The current issue of Salamander is chock-full of human experience. One might think a large role of all literature is to capture such experience, and I believe this to be true, but the poems and stories in this issue provide experience in the purest way. Our lives are lived through fragments even though time feels linear. The work published in this issue show us fragmented living. The current issue of Salamander is chock-full of human experience. One might think a large role of all literature is to capture such experience, and I believe this to be true, but the poems and stories in this issue provide experience in the purest way. Our lives are lived through fragments even though time feels linear. The work published in this issue show us fragmented living.
Salamander’s 2014 Fiction Prize Winner, Barrett Warner, gifts us his short story “Dimension” which provides a strong example of living life in fragments. Our protagonist begins the piece by providing us with “Two points.” The first is about how his math teacher, Mr. Umbec, has died and how the speaker has given Mr. Umbec’s dog a home. The second point is how our speaker has met a woman, Yo, who “noticed very private things” about him. The story breaks from a linear telling, instead delivering the tale through sections. On the surface, we have a speaker who moved out into the sticks, turned his land into a farm and tried to hold on to the affections of this woman who “has two husbands.” However, Warner provides his readers with a story that feels choppy based on the manic nature of our speaker who, at times, gives his dog a voice. We continue to jump from anecdotes about how Mr. Umbec “couldn’t hold his liquor” to how Yo dressed our speaker in nothing but a black cape and said how he’d “look so sexy with some blood on that lip.” This weaving of narratives reads almost like a braided or lyric essay and emphasizes how life is a collection of fragments that together create a unified whole.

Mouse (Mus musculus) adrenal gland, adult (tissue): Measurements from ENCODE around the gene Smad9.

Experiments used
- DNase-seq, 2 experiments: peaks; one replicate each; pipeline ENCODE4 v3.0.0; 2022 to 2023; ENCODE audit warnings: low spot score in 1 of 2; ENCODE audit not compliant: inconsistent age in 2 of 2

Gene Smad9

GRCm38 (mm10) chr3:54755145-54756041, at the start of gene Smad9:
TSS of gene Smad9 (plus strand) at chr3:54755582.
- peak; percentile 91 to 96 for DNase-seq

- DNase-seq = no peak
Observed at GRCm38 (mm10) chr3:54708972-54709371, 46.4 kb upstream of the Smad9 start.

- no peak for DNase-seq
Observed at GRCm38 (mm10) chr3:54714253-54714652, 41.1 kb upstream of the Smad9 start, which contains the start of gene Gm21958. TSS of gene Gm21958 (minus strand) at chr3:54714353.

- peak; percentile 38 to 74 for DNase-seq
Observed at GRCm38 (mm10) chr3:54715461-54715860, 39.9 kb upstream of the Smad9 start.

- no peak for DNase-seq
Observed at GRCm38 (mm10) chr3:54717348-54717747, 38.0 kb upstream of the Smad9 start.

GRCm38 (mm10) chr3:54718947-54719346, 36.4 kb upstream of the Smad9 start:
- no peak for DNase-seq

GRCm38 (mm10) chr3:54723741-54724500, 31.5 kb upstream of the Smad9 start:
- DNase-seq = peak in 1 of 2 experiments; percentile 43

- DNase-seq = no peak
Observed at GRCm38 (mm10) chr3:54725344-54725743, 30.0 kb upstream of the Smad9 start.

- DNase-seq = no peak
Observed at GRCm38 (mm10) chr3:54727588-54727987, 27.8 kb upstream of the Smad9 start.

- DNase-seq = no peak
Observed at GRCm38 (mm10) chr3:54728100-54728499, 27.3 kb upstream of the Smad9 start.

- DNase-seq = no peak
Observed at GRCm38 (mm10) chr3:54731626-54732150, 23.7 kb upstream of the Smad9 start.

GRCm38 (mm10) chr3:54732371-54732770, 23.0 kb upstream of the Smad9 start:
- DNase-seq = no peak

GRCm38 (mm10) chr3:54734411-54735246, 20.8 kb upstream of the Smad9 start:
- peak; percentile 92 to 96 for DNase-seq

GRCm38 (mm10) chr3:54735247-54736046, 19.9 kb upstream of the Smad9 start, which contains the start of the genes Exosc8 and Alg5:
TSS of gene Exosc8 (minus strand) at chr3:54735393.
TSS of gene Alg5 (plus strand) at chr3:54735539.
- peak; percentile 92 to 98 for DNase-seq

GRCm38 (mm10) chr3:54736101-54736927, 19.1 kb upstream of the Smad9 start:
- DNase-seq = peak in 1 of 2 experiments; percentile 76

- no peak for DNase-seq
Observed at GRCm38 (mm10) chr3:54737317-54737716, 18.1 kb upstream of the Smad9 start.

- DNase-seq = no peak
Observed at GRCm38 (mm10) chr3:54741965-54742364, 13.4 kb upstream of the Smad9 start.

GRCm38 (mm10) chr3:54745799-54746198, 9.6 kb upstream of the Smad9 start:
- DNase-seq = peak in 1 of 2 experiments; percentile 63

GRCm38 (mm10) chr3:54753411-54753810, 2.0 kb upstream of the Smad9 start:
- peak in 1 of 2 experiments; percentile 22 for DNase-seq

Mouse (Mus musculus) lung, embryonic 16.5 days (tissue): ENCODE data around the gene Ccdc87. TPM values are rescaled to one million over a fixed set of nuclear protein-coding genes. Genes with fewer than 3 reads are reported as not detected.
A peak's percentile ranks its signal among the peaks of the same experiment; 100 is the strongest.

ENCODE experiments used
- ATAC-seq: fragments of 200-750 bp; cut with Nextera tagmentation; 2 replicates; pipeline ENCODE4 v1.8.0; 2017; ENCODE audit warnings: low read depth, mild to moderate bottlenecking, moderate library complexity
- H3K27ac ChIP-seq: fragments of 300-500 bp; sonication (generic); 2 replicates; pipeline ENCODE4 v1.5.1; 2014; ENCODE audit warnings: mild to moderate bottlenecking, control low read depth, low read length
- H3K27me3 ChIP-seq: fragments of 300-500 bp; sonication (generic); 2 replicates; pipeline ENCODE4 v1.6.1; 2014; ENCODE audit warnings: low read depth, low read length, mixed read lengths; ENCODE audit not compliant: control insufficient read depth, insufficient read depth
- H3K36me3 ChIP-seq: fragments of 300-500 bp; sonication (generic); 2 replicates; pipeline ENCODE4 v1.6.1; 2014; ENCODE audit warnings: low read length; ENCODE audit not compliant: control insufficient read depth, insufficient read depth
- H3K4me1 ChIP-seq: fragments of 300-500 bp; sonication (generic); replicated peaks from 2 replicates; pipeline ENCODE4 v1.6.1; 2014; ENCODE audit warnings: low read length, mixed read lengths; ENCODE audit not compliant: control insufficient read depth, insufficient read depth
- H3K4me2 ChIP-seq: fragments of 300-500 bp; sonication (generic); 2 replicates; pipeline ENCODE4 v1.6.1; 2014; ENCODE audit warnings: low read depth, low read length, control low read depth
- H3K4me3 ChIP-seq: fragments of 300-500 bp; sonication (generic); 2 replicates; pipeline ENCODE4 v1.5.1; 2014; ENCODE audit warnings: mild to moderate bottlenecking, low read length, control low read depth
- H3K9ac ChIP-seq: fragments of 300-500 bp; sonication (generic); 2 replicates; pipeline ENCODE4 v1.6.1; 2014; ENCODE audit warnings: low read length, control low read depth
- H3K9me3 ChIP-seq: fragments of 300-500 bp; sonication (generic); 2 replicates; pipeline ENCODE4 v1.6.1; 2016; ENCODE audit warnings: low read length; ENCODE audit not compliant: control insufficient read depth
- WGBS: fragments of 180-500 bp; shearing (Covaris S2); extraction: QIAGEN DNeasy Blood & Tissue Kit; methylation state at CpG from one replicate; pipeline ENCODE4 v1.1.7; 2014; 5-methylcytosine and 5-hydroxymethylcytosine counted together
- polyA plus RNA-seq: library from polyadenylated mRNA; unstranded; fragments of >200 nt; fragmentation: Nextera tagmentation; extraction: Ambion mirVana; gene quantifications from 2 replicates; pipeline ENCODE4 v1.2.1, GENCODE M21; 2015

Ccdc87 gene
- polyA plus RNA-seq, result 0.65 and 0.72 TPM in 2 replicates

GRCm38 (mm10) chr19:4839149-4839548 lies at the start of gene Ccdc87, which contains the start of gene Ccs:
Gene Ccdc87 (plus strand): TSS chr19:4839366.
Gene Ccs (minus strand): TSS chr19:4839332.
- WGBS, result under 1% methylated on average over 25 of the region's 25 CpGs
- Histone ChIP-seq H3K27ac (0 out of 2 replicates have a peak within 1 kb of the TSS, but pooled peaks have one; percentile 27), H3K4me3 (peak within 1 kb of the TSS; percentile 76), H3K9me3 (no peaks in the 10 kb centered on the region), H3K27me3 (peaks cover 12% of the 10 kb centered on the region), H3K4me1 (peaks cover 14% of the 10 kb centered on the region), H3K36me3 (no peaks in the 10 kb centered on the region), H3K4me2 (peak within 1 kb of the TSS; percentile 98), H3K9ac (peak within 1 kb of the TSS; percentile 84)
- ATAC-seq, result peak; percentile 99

Derek JG Williams provides us with a poem about a speaker who writes letters to his brother in prison. While the poem is not written in fragments, it does show us how life can jump from writing a letter to walking the dog “until my feet ache.” The poet provides us with the binary of freedom and imprisonment, but leaves us wondering if our speaker is not also somehow imprisoned when he writes, “I know we need so much / more than we can give.”
Poetry dominates this issue of Salamander adding to the theme of fragmentary living. Readers are given snapshots of butterfly gardens, the blight of the female anatomy, the secret lives of teacups, and the morning song of the woodpecker. We are provided with stories from a slew of voices that, coupled together, provide the perfect reincarnation of life in the human body.
None show us what it means to be human more than honorable mention for the fiction prize. Margaret Osburn’s “When Desire Can’t Find Its Object” follows the speaker from his attempts at photographing egrets to his spontaneous visit with an old friend. Throughout the piece, our speaker muses over the waning body of a spirit that shines brightly in his eye. The two are speaking of their lives, all the while hiding what they both truly wish to share. What we’re left with as readers is a moment lost to desire and the image of life lived with a fragmented heart.
Salamander has created a unified whole from shreds of the human mind and heart. This issue weaves the breath of longing with the oxygen of language. It makes its readers think about the puzzle pieces of life and how they create a picture of perfect imperfection. It shows us how our imperfection makes us individuals and shouldn’t be traded for a neat and orderly understanding of ourselves. We are a whole built of many fragments.